A Single Gesture that Grew into a Shared Purpose
Lutheran Social Service of Minnesota traces its history to 1865 when Vasa Lutheran Church near Red Wing, a tiny congregation of barely subsistence farmers, opened its church to care for four children in need.
These new immigrants from Sweden were the four surviving children of Mikola Erikson and his wife. Suddenly, they found themselves without home or family.
Pastor Eric Norelius brought the children to Vasa and arranged care for them in a refurbished church basement. This later became Vasa Children’s Home, Minnesota’s first and oldest orphanage.
Pastor Norelius saw children in need and came up with a community response that inspired hope and changed their lives – and the life of the community.
LSS' Tradition of Service Continues
Through the years, Minnesotans have continued to advocate for our neighbors – children, people with disabilities and older adults – to ensure they have the opportunity to live and work in community with full and abundant lives.
1865 - Vasa Children's Home, Red Wing
1895 - Lake Park Children's Home, Lake Park
1898 - Wild Rice Children's Home, Twin Valley
1900 - Lutheran Children's Friends Society
1905 - Lutheran Inner Mission Society
1906 - Luther House opens in Minneapolis to house young, rural women coming to the Twin Cities for employment.
1913 - First Lutheran Kindergarten and Day Care, Minneapolis
1916 - Bethany Children's Home, Duluth
1923 - Board of Christian Service
1927 - Lutheran Inner Mission Society becomes Lutheran Welfare Society.
1931 - Lake Park and Wild Rice orphanages merge.
1945 - Lutheran Welfare Society opens first District Office in Fergus Falls.
1948-53 - LSS resettles 3,000 refugees from Europe.
1950-57 - Lake Park-Wild begins serving troubled boys in a residential treatment setting.
1954 - Vasa Children's Home begins serving children and youth with developmental disabilities in residential care.
1958 - LSS opens new Minneapolis Office at 24th and Park Avenue.
1963 - Board of Christian Service and Lutheran Welfare Society merge to become Lutheran Social Service of Minnesota.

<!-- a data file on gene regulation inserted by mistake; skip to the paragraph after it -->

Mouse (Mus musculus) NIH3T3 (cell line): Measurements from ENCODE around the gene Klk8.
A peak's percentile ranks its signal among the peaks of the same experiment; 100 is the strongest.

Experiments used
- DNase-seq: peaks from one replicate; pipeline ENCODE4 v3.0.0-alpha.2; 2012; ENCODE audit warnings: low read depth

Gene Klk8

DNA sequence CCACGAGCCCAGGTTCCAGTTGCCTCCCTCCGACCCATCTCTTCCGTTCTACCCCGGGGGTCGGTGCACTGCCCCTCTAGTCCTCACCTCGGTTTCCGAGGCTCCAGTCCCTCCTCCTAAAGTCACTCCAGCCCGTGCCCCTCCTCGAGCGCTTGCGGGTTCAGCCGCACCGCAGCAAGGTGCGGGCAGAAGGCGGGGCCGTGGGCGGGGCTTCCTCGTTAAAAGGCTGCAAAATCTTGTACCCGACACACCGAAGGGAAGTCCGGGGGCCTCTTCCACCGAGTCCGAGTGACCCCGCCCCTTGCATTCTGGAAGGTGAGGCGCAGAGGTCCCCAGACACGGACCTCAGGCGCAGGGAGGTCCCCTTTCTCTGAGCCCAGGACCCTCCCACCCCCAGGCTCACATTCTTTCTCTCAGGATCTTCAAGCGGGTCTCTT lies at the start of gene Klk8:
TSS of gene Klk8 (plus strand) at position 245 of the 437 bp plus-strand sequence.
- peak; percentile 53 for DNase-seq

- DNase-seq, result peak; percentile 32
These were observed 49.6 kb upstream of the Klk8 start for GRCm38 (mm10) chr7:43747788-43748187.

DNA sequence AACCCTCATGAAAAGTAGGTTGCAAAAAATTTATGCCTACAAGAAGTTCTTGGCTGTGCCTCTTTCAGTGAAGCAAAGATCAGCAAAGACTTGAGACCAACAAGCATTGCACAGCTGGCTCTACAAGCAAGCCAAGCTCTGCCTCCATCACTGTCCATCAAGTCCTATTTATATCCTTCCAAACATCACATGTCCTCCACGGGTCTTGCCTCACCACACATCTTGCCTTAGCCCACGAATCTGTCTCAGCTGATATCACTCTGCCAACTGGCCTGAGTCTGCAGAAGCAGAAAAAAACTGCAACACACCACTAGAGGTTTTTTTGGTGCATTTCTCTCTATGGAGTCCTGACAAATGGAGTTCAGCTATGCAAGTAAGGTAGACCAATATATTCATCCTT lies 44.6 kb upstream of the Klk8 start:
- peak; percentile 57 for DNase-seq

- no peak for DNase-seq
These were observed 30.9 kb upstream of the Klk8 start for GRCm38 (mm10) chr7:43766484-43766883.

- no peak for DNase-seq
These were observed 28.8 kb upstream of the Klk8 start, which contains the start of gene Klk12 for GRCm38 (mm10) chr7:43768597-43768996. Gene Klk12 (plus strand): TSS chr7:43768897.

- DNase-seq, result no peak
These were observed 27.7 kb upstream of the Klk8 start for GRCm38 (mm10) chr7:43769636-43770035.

1969 - Lutheran Children's Friend Society merges into Lutheran Social Service of Minnesota, bringing all Lutheran child welfare services under LSS.
1973 - Older Americans Act is passed. Senior Nutrition services begin.
1974 - Lutheran Home for Unwed Mothers opens in Minneapolis.
1975 - Fall of Saigon. LSS of Minnesota begins serving thousands of Southeast Asian refugees.
1976 - First LSS residential home opens in Bloomington to serve adults with developmental disabilities.
1980 - Street outreach launches to serve youth experiencing homelessness in the Twin Cities.
1984 - Housing information service opens in Minneapolis to serve newly emerging families experiencing homelessness.
1987 - LSS launches financial counseling to help Minnesotans struggling with credit card debt.
1991 - The Safe House program opening in 1991 and is a direct outgrowth of LSS street outreach and counseling services to youth, which began in the early 1980s. The Safe House serves over 100 youth experiencing homelessness each year.
1996 - Phillips Park Initiative, of which LSS is a founding member, gets approval from the City of Minneapolis to redevelop a four-block area near 2400 Park Avenue in Minneapolis.
1997 - LSS initiates a three-year recovery effort to help residents affected by the Red River Valley Flood Disaster. Camp Noah is created to help children recover.
2000 - First LSS transitional housing service opens for youth experiencing homelessness in Saint Paul.
2001 - Second transitional housing service opens for youth experiencing homelessness in Duluth.
2003 - Camp Knutson renovation is completed, creating a world-class camp for kids with special needs.
First transitional housing for teen mothers experiencing homelessness opens in Saint Paul.
Severe state budget cuts results in program closures for kids and losses in funding for persons with disabilities, frail elderly, youth experiencing homelessness and crisis nurseries.
2008 - LSS successfully completes a $27 million capital campaign to open the Center for Changing Lives in Minneapolis.
2013 - Five provider partners join forces with LSS to create an Accountable Care Organization to support people with disabilities in living a “My Life, My Choices” life in lower-intensity settings in the community, lowering the cost to taxpayers.
2014 - LSS' affiliation with the Children’s Home Society goes deeper with consolidated financial results and adoption operations.
2016 - LSS launched Neighbor to Neighbor Companions, a new private-pay service that helps older adults continue to live safely in their homes.
2017 - The Center for Changing Lives Duluth opened its doors, adding four units to our Renaissance Transitional Housing service and 10 apartments for youth experiencing homelessness.